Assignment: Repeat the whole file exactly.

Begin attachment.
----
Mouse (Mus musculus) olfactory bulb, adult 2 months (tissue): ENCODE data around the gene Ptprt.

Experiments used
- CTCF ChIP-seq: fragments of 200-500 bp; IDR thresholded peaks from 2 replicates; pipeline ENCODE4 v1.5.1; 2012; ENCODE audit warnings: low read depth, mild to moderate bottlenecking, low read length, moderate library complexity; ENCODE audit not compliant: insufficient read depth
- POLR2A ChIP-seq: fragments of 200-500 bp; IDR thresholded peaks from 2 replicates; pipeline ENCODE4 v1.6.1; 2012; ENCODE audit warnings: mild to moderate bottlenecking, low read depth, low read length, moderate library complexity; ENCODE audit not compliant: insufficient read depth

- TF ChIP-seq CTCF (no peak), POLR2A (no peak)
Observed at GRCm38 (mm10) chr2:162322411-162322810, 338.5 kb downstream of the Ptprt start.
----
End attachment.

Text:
Mouse (Mus musculus) olfactory bulb, adult 2 months (tissue): ENCODE data around the gene Ptprt.

Experiments used
- CTCF ChIP-seq: fragments of 200-500 bp; IDR thresholded peaks from 2 replicates; pipeline ENCODE4 v1.5.1; 2012; ENCODE audit warnings: low read depth, mild to moderate bottlenecking, low read length, moderate library complexity; ENCODE audit not compliant: insufficient read depth
- POLR2A ChIP-seq: fragments of 200-500 bp; IDR thresholded peaks from 2 replicates; pipeline ENCODE4 v1.6.1; 2012; ENCODE audit warnings: mild to moderate bottlenecking, low read depth, low read length, moderate library complexity; ENCODE audit not compliant: insufficient read depth

- TF ChIP-seq CTCF (no peak), POLR2A (no peak)
Observed at GRCm38 (mm10) chr2:162322411-162322810, 338.5 kb downstream of the Ptprt start.